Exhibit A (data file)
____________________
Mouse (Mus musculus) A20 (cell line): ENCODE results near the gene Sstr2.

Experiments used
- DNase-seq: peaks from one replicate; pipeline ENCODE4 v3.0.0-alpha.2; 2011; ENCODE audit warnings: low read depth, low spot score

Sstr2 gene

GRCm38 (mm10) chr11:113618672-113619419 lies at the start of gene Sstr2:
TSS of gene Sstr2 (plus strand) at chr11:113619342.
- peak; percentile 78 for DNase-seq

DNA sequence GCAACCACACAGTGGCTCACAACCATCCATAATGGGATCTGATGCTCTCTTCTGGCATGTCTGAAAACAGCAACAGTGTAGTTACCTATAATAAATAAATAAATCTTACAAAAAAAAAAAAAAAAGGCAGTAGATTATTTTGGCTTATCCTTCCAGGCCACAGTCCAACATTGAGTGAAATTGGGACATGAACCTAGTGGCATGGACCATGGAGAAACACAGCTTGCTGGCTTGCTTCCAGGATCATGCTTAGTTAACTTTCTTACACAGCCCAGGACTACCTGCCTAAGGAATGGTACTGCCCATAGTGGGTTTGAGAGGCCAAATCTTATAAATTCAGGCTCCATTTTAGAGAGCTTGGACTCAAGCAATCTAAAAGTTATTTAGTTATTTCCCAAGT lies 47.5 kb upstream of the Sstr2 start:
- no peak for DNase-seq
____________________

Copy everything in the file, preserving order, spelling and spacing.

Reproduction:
Mouse (Mus musculus) A20 (cell line): ENCODE results near the gene Sstr2.

Experiments used
- DNase-seq: peaks from one replicate; pipeline ENCODE4 v3.0.0-alpha.2; 2011; ENCODE audit warnings: low read depth, low spot score

Sstr2 gene

GRCm38 (mm10) chr11:113618672-113619419 lies at the start of gene Sstr2:
TSS of gene Sstr2 (plus strand) at chr11:113619342.
- peak; percentile 78 for DNase-seq

DNA sequence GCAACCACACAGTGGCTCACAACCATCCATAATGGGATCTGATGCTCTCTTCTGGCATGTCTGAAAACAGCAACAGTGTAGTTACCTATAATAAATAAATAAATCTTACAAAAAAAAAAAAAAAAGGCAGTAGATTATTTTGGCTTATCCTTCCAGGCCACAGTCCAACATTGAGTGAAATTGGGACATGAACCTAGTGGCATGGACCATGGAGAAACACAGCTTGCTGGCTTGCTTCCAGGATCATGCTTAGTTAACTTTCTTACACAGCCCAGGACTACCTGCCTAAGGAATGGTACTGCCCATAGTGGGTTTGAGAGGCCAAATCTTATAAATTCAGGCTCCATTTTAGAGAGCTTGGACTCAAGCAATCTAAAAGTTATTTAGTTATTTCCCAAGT lies 47.5 kb upstream of the Sstr2 start:
- no peak for DNase-seq